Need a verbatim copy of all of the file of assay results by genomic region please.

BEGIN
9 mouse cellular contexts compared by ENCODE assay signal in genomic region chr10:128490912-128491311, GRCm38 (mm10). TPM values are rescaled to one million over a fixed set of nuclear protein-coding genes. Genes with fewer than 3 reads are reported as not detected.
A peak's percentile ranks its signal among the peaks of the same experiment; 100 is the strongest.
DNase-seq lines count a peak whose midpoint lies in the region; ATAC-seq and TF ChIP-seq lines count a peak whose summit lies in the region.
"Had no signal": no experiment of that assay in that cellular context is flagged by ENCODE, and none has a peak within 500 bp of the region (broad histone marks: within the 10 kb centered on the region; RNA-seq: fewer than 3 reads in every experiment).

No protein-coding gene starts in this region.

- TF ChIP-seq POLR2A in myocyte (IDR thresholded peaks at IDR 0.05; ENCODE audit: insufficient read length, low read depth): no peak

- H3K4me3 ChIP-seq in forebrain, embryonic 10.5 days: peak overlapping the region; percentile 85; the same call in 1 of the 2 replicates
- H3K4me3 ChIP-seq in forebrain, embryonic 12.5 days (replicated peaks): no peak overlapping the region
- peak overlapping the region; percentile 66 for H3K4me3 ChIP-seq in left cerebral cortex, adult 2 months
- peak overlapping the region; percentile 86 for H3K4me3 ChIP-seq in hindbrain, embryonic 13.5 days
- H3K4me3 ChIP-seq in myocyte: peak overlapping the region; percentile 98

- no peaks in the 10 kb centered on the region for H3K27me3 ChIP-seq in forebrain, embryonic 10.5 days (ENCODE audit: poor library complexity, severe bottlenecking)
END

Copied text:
9 mouse cellular contexts compared by ENCODE assay signal in genomic region chr10:128490912-128491311, GRCm38 (mm10). TPM values are rescaled to one million over a fixed set of nuclear protein-coding genes. Genes with fewer than 3 reads are reported as not detected.
A peak's percentile ranks its signal among the peaks of the same experiment; 100 is the strongest.
DNase-seq lines count a peak whose midpoint lies in the region; ATAC-seq and TF ChIP-seq lines count a peak whose summit lies in the region.
"Had no signal": no experiment of that assay in that cellular context is flagged by ENCODE, and none has a peak within 500 bp of the region (broad histone marks: within the 10 kb centered on the region; RNA-seq: fewer than 3 reads in every experiment).

No protein-coding gene starts in this region.

- TF ChIP-seq POLR2A in myocyte (IDR thresholded peaks at IDR 0.05; ENCODE audit: insufficient read length, low read depth): no peak

- H3K4me3 ChIP-seq in forebrain, embryonic 10.5 days: peak overlapping the region; percentile 85; the same call in 1 of the 2 replicates
- H3K4me3 ChIP-seq in forebrain, embryonic 12.5 days (replicated peaks): no peak overlapping the region
- peak overlapping the region; percentile 66 for H3K4me3 ChIP-seq in left cerebral cortex, adult 2 months
- peak overlapping the region; percentile 86 for H3K4me3 ChIP-seq in hindbrain, embryonic 13.5 days
- H3K4me3 ChIP-seq in myocyte: peak overlapping the region; percentile 98

- no peaks in the 10 kb centered on the region for H3K27me3 ChIP-seq in forebrain, embryonic 10.5 days (ENCODE audit: poor library complexity, severe bottlenecking)